In 1880 Trinity Methodist Episcopal Church, an African American congregation in Fernandina Beach, the town on the northern part of Amelia Island, organized Franklintown Chapel. Eight years later, Gabriel Means, an ex-slave and Union army soldier, and his wife Edith Drummond Means donated land to the church. In 1892 a small frame building was constructed. In 1949, it was demolished because of highway A1A construction and a new frame church was built.

In 1935 a small group of black businessmen from Jacksonville established American Beach, a residential community with beach access. Their purpose was to provide a place on the ocean for African Americans who could not enjoy public beaches in the segregated south. It was just north of Franklintown and for the next thirty years these two communities lived side by side.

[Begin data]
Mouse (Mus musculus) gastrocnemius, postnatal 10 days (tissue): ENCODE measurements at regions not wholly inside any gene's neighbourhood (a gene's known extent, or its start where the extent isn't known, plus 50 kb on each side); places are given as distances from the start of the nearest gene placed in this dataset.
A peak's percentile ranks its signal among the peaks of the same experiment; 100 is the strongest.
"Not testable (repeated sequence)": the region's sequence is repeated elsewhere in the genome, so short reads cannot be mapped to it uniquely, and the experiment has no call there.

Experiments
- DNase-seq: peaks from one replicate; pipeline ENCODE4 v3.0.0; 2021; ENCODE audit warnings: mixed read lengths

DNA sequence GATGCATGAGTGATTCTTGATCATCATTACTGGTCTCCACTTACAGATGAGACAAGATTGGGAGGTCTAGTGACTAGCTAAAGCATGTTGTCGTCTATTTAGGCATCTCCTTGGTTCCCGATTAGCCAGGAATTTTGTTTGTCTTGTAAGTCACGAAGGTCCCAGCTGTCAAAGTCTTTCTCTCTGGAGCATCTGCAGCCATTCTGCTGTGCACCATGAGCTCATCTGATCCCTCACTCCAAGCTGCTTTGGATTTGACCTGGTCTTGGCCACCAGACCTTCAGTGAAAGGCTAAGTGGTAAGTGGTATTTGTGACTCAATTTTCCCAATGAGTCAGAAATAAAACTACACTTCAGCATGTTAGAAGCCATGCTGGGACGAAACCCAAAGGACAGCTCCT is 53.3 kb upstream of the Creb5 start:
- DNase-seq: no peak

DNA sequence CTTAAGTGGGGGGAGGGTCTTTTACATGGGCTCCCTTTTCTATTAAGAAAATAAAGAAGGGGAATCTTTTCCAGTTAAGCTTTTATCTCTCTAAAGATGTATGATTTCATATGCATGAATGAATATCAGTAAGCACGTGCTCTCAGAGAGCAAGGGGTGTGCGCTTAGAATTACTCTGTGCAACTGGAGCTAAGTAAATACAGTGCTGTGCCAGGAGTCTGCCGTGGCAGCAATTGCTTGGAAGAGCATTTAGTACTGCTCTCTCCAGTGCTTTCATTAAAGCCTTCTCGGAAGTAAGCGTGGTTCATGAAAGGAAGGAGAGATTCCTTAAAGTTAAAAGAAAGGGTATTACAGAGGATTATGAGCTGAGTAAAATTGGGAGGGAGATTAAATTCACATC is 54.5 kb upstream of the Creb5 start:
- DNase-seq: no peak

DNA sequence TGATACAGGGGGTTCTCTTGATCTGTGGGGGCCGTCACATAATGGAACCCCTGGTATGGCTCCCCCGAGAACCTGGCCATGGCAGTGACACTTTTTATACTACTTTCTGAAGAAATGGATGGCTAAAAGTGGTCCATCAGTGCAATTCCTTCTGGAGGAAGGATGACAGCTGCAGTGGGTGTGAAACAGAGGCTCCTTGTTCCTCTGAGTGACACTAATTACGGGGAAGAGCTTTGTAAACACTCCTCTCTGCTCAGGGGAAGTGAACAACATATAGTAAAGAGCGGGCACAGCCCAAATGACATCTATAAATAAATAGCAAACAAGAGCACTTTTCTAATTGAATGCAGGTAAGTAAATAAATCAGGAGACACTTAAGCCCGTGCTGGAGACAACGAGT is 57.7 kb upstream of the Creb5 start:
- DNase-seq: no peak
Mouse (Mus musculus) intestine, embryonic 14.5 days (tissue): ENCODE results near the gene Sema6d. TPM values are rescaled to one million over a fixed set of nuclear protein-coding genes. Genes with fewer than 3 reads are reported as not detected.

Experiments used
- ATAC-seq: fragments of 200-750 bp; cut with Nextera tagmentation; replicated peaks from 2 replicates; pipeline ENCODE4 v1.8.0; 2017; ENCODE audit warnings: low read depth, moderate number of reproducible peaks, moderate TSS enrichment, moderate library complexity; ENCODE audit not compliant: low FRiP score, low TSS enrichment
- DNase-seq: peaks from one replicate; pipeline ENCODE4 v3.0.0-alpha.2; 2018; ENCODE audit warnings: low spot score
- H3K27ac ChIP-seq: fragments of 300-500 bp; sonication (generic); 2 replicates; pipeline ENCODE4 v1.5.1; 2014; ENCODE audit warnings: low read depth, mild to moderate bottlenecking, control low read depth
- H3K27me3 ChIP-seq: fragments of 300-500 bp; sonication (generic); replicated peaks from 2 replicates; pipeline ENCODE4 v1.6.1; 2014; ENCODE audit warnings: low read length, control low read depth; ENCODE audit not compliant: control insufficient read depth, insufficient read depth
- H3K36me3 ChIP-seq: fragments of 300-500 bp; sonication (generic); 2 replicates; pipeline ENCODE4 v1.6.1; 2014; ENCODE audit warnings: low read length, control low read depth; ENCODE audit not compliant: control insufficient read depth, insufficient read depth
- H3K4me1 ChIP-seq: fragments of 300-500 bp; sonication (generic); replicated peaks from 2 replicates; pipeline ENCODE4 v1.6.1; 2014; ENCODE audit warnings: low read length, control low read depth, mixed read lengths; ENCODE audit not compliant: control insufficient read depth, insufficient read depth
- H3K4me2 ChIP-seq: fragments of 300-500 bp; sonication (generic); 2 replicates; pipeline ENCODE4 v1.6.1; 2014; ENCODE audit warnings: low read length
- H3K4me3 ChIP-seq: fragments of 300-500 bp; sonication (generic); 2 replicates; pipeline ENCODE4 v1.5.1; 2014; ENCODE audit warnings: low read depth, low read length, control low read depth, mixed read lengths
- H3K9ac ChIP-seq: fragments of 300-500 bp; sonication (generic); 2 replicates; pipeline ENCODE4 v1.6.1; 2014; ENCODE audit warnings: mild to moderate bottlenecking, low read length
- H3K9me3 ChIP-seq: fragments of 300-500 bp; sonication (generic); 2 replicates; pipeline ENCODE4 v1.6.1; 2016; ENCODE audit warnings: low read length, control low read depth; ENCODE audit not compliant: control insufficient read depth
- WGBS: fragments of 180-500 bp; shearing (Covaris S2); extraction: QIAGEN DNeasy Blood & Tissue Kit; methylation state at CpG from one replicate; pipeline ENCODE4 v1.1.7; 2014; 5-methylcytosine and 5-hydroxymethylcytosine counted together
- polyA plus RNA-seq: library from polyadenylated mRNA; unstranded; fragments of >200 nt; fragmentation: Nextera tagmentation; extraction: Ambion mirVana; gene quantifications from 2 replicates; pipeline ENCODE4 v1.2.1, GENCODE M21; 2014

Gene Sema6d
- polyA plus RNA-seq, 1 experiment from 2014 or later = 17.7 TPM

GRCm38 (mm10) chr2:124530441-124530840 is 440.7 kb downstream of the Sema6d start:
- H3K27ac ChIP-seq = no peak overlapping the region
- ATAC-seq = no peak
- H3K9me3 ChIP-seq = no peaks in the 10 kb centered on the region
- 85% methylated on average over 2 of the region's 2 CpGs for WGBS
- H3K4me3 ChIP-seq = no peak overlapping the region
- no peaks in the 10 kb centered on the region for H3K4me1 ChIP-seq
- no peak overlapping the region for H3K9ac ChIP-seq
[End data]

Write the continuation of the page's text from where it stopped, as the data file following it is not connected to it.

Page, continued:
In 1972 a company based on Hilton Head Island bought much of Franklintown and took the initial steps to establish an elaborate ocean-fronting resort and luxury condominiums. The church had to move and was relocated on Lewis Street, near A1A in the northern portion of American Beach. A new brick chapel was constructed and the 1949 frame building was relocated to the new site and serves as the church’s fellowship hall. I am puzzled by the sign posted on this building that refers to the Franklintown Episcopal Methodist Church, which reverses the order of Methodist and Episcopal from the normal title used through history by Methodists in this country.

cem-2I have not yet learned the earlier location of this church, but I have found the original Franklintown cemetery, which is located in Plantation Point, a gated community just south of Lewis Street. On a cul-de-sac of $500,000 homes, there is one vacant lot that provides access to the cemetery. Most of the graves are unmarked, but the purpose of this tiny tract of land is made clear by those that are still identified. I was especially moved by the grave of Ola A. Williams, September 12, 1879 — August 15, 1991.